We've been dealing with CrossfireX reviews ever since the beginning and surely a lot has changed over the years. The one recommendation we always gave you guys is to keep it simple at 2 GPUs maximum, as after 2 GPUs in a CrossfireX setup you quickly run into weird anomalies that can be irritating. AMD limited the 6800 towards 2-way Multi-GPU gaming as such was a very peasant experience. Most if not all games scaled just really well and the games that are a little GPU bound can scale at 1.9x ... which is very impressive to see.
So over the years Multi-GPU support has improved quite a bit, AMD still isn't up-to snuff at the level of NVIDIA though, multi-GPU supports still literally and directly remains the Achilles heel of ATI's Catalyst drivers. For years now we have been requesting user-based multi-GPU profiles. See when a new game comes out, multi-GPU support will not be supported by the Catalyst driver. ATI will always need to update this through drivers or downloadable profiles. What ATI needs to do is to allow the end user to make custom profiles per game. A small tip, renaming your game-executable towards a game title that is supported can, not always but often, help out.
Now we also do have warn you about the fact that multiple GPUs make more noise and heat inside your PC, so make sure you have some good ventilation inside your PC. Noise wise the R6870 was by far the best, you can expect plain silly old normal noise levels. The R6850 setup was more noisy but remained acceptable and not irritating, but it was borderline though.
Performance wise we see really good numbers, with two 6870 cards you'll see 27.800 points in 3DMark Vantage ( GPU P-score) and 23K5 points for the 6850 setup with two cards. That's sincerely high performance for cards in this price-range anno 2010. Relating that to games then, Dirt in DX11 scored 112 FPS at 19x12 8xaa/16xAF on the R6850 and 124 FPS for the R6870. Considering 60 FPS is all you need you would be future proof for a while alright.
Battlefield Bad Company 2 scores 89 FPS (6870) at 1920x1200 and 8xAA, that's just brilliant as that is a HUGE framerate with 1.9x performance increases. Fact is, you'll beat any single-GPU solution to date in terms of performance, and where the title really is multi-GPU savvy it'll kick in even harder.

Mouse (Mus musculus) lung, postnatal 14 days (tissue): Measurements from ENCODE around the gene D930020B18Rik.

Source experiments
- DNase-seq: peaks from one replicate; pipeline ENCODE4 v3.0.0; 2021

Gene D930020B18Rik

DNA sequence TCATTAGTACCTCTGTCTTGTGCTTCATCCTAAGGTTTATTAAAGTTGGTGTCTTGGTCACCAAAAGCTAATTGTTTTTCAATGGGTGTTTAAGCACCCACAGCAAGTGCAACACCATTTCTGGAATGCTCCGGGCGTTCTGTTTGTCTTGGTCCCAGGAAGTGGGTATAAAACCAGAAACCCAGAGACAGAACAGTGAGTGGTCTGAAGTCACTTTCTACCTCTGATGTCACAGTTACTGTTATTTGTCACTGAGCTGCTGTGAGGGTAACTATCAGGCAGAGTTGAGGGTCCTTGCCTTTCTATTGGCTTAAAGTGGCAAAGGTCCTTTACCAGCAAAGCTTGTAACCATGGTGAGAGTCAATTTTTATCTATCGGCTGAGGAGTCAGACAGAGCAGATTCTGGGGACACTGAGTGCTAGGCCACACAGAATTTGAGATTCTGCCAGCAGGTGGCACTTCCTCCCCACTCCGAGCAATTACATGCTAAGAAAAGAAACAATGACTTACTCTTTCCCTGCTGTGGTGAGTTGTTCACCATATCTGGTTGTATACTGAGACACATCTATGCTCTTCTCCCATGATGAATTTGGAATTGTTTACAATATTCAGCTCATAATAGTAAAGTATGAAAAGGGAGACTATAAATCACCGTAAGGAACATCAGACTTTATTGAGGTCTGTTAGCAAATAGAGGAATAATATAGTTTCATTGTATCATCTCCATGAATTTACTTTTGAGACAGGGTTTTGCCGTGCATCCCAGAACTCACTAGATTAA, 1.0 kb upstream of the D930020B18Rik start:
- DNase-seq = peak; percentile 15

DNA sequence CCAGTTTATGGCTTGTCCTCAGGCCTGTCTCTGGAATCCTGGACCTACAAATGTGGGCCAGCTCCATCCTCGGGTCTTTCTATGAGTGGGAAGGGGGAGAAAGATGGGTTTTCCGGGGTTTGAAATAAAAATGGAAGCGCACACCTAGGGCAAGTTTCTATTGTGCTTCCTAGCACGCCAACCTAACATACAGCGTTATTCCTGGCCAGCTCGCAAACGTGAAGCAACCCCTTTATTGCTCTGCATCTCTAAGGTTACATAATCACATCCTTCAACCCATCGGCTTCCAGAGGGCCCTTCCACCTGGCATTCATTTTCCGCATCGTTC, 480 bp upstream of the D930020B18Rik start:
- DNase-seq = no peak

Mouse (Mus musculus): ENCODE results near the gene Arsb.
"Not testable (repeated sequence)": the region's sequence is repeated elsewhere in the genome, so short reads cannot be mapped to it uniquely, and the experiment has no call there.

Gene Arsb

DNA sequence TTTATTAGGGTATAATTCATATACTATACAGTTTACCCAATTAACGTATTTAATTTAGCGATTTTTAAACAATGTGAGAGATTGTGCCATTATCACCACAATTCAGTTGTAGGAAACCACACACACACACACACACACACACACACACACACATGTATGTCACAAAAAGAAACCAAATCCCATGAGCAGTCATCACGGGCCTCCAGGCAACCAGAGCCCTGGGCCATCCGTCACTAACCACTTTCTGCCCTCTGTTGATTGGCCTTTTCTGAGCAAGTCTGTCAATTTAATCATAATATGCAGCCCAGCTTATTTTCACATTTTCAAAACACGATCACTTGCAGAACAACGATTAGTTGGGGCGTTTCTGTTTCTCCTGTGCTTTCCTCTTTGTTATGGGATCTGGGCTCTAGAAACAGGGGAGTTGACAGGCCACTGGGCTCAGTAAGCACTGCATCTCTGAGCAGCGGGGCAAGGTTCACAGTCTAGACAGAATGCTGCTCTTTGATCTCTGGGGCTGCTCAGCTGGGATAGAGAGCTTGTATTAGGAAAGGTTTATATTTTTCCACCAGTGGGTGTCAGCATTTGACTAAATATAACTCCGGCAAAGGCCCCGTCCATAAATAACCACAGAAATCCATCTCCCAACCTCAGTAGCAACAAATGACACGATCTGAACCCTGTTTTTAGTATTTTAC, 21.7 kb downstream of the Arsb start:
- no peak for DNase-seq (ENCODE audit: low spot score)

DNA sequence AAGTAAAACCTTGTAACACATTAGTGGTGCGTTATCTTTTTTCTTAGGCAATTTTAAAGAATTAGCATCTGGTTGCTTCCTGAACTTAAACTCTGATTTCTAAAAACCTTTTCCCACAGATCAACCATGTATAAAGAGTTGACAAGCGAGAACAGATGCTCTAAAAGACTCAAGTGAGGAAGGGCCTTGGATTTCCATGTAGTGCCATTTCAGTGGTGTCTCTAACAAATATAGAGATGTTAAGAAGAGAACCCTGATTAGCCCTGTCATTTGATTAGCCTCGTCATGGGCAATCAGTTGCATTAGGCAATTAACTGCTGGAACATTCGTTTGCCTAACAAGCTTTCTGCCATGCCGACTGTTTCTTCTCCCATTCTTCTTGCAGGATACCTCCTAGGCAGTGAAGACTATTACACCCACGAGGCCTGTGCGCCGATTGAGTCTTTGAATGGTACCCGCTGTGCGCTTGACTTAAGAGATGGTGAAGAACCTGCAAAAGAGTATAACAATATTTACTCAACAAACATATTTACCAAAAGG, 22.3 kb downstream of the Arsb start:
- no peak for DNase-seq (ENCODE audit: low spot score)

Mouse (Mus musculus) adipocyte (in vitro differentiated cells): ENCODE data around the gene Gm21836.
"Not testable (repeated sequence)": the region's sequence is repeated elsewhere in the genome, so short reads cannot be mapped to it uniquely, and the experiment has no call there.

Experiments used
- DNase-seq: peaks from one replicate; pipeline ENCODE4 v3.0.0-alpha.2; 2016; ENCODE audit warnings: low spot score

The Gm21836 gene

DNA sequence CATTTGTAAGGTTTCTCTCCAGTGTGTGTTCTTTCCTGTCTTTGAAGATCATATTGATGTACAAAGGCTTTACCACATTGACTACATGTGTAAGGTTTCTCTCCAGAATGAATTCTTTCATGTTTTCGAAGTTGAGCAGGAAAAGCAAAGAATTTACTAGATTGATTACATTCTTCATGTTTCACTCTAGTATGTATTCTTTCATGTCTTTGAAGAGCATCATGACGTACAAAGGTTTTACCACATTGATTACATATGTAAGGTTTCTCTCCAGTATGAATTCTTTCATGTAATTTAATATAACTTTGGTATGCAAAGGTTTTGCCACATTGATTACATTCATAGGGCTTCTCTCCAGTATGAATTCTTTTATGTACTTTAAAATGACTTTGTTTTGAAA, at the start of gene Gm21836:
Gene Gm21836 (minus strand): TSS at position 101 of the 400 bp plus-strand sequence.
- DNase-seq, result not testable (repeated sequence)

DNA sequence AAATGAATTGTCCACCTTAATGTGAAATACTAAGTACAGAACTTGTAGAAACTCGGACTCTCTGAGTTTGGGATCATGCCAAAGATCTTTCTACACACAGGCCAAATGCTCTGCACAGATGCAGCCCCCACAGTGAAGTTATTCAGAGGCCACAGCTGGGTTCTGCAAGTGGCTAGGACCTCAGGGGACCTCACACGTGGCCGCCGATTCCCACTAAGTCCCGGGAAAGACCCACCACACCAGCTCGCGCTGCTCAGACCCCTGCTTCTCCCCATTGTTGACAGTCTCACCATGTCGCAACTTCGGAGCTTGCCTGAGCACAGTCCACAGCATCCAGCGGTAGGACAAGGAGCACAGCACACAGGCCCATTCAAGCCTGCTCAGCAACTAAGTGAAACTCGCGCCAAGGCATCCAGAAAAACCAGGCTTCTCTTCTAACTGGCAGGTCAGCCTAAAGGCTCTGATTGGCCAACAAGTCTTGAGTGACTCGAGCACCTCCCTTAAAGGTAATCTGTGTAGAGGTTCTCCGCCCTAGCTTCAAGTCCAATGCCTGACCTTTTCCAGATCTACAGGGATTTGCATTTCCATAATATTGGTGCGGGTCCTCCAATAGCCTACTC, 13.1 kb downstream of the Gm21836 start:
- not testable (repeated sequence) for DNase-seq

Power consumption wise we don't see anything shocking either really, two 6870 cards peaked towards 275 Watt (graphics cards only) which is slightly above one GeForce GTX 480, these are all 'okay' values considering what we are doing.
So let's round things up, personally we always say stick to one or maybe two high-end cards as there is so much less driver fuzz to worry about. It's like this with ATI, once you pass 2 GPUs you'll often find yourself compromising a lot with new game titles versus multi-GPU support. And this is why today's tested products in 2-way CrossfireX mode work so well.
AMD really does needs to step it up a little more on better and even faster game profile support AND user based and created profiles, period. But sure, we also have to acknowledge here, ATI these days has very solid driver releases and release hotfixes and Crossfire support profiles to address to this concern. Credit where credit is due, the overall experience definitely is very interesting.
If you can pick up a second R6850 or R6870 for the right price and can life with some small catalyst driver incompatibilities (as in the future there's bound to be some), then sure .. we'd give a setup like shown today our two thumbs up. Its a relative easy and affordable way to double up on your game performance, if it's properly supported of course.
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